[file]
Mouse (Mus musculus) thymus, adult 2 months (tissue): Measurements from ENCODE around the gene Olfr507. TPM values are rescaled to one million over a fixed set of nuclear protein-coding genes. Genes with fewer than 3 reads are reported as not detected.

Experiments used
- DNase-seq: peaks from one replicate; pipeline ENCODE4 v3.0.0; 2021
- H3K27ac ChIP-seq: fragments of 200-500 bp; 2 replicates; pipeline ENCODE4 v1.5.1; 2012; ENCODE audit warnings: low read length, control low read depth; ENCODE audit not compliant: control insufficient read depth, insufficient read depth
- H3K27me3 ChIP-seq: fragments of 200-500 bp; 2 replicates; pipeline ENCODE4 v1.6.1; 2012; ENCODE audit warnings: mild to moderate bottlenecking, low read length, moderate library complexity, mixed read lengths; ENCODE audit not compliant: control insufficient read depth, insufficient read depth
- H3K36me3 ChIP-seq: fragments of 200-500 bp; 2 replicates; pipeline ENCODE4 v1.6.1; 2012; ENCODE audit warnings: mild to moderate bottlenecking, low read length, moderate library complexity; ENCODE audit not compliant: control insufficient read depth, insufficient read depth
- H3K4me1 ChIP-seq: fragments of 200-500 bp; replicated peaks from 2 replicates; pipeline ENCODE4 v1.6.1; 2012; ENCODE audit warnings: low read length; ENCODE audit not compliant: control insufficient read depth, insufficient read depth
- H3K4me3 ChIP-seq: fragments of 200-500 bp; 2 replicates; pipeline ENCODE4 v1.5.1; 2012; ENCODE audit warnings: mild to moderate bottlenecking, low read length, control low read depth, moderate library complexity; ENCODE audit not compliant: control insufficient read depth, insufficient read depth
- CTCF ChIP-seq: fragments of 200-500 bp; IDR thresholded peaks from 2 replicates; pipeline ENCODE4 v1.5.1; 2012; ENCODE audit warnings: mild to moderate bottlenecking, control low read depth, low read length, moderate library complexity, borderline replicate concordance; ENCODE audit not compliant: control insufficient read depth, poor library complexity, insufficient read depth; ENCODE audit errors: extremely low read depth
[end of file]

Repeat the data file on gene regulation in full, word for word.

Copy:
Mouse (Mus musculus) thymus, adult 2 months (tissue): Measurements from ENCODE around the gene Olfr507. TPM values are rescaled to one million over a fixed set of nuclear protein-coding genes. Genes with fewer than 3 reads are reported as not detected.

Experiments used
- DNase-seq: peaks from one replicate; pipeline ENCODE4 v3.0.0; 2021
- H3K27ac ChIP-seq: fragments of 200-500 bp; 2 replicates; pipeline ENCODE4 v1.5.1; 2012; ENCODE audit warnings: low read length, control low read depth; ENCODE audit not compliant: control insufficient read depth, insufficient read depth
- H3K27me3 ChIP-seq: fragments of 200-500 bp; 2 replicates; pipeline ENCODE4 v1.6.1; 2012; ENCODE audit warnings: mild to moderate bottlenecking, low read length, moderate library complexity, mixed read lengths; ENCODE audit not compliant: control insufficient read depth, insufficient read depth
- H3K36me3 ChIP-seq: fragments of 200-500 bp; 2 replicates; pipeline ENCODE4 v1.6.1; 2012; ENCODE audit warnings: mild to moderate bottlenecking, low read length, moderate library complexity; ENCODE audit not compliant: control insufficient read depth, insufficient read depth
- H3K4me1 ChIP-seq: fragments of 200-500 bp; replicated peaks from 2 replicates; pipeline ENCODE4 v1.6.1; 2012; ENCODE audit warnings: low read length; ENCODE audit not compliant: control insufficient read depth, insufficient read depth
- H3K4me3 ChIP-seq: fragments of 200-500 bp; 2 replicates; pipeline ENCODE4 v1.5.1; 2012; ENCODE audit warnings: mild to moderate bottlenecking, low read length, control low read depth, moderate library complexity; ENCODE audit not compliant: control insufficient read depth, insufficient read depth
- CTCF ChIP-seq: fragments of 200-500 bp; IDR thresholded peaks from 2 replicates; pipeline ENCODE4 v1.5.1; 2012; ENCODE audit warnings: mild to moderate bottlenecking, control low read depth, low read length, moderate library complexity, borderline replicate concordance; ENCODE audit not compliant: control insufficient read depth, poor library complexity, insufficient read depth; ENCODE audit errors: extremely low read depth